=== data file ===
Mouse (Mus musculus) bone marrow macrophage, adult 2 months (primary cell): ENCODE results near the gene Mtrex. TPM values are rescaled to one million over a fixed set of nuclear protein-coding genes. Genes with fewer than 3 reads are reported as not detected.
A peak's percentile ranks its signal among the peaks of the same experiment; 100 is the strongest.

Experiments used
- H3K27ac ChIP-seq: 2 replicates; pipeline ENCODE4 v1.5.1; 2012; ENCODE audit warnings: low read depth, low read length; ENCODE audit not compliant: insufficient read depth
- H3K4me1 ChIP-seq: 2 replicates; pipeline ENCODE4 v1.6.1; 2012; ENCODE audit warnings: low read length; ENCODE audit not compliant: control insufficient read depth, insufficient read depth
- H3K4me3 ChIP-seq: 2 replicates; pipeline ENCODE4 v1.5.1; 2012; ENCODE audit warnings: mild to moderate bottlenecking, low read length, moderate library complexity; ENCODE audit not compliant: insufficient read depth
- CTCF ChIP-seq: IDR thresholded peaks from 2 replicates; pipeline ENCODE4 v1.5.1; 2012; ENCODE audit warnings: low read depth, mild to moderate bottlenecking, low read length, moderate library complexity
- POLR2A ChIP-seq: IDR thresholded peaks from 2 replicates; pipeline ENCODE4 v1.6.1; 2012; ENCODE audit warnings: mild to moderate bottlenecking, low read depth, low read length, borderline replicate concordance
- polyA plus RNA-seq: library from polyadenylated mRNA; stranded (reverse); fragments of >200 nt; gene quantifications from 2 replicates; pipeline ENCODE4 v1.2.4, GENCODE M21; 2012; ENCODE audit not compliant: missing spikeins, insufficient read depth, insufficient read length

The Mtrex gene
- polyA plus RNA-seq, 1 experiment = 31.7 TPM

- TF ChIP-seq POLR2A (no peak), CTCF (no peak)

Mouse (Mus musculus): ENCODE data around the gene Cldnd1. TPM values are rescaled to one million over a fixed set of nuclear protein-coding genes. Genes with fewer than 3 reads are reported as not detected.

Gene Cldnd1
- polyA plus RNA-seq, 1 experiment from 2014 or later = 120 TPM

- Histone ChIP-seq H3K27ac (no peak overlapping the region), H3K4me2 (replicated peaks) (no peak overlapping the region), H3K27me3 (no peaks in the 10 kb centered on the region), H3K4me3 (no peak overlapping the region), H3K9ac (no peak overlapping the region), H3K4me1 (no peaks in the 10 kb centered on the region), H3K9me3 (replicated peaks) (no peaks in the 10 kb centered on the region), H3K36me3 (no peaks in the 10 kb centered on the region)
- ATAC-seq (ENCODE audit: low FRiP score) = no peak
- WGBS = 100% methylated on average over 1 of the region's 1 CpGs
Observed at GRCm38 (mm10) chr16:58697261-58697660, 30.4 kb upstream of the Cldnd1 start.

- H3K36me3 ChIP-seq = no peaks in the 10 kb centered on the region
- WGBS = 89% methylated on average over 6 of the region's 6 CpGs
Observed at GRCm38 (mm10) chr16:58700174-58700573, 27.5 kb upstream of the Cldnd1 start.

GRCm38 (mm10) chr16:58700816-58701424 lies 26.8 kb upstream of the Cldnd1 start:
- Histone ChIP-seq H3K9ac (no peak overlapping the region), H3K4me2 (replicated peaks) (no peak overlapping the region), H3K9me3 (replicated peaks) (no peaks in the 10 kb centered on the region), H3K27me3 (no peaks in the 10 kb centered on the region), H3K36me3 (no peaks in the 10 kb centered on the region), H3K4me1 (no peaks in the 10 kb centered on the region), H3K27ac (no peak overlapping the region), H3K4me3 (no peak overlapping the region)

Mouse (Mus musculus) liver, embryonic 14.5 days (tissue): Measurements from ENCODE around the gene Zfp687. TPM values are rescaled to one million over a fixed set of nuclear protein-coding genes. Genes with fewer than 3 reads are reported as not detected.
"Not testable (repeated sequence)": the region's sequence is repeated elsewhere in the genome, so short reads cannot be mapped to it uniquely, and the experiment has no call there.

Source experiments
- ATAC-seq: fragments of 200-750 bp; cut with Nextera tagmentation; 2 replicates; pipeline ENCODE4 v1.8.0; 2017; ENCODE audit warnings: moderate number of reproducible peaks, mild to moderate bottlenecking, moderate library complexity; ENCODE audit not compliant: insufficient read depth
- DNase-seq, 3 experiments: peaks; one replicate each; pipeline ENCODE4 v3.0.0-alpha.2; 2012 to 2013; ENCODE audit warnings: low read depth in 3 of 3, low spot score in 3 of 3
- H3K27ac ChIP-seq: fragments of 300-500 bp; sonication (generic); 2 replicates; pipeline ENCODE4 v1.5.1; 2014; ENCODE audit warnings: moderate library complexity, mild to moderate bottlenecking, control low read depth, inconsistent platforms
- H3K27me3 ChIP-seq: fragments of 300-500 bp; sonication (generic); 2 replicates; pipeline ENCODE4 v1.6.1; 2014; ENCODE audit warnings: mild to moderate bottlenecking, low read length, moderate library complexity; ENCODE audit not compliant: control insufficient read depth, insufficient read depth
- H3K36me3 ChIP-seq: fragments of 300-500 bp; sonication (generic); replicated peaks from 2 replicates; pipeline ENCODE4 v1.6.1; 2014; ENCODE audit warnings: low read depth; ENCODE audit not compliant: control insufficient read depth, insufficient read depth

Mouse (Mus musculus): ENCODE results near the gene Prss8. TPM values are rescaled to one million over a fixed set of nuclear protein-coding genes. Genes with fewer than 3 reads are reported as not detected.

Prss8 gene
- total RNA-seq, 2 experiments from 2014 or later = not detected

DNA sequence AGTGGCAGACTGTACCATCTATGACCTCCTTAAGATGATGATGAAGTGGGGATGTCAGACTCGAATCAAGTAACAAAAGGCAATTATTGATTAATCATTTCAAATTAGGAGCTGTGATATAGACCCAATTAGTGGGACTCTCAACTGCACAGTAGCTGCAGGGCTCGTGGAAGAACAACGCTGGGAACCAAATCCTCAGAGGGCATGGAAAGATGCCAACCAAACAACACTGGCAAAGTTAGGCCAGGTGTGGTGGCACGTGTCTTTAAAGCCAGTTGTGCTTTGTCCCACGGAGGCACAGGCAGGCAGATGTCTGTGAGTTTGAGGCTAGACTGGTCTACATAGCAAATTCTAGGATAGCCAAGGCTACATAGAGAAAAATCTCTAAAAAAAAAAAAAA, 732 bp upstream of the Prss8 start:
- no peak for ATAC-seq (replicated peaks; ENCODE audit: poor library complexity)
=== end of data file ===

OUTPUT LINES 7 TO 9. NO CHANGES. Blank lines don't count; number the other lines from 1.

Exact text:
- CTCF ChIP-seq: IDR thresholded peaks from 2 replicates; pipeline ENCODE4 v1.5.1; 2012; ENCODE audit warnings: low read depth, mild to moderate bottlenecking, low read length, moderate library complexity
- POLR2A ChIP-seq: IDR thresholded peaks from 2 replicates; pipeline ENCODE4 v1.6.1; 2012; ENCODE audit warnings: mild to moderate bottlenecking, low read depth, low read length, borderline replicate concordance
- polyA plus RNA-seq: library from polyadenylated mRNA; stranded (reverse); fragments of >200 nt; gene quantifications from 2 replicates; pipeline ENCODE4 v1.2.4, GENCODE M21; 2012; ENCODE audit not compliant: missing spikeins, insufficient read depth, insufficient read length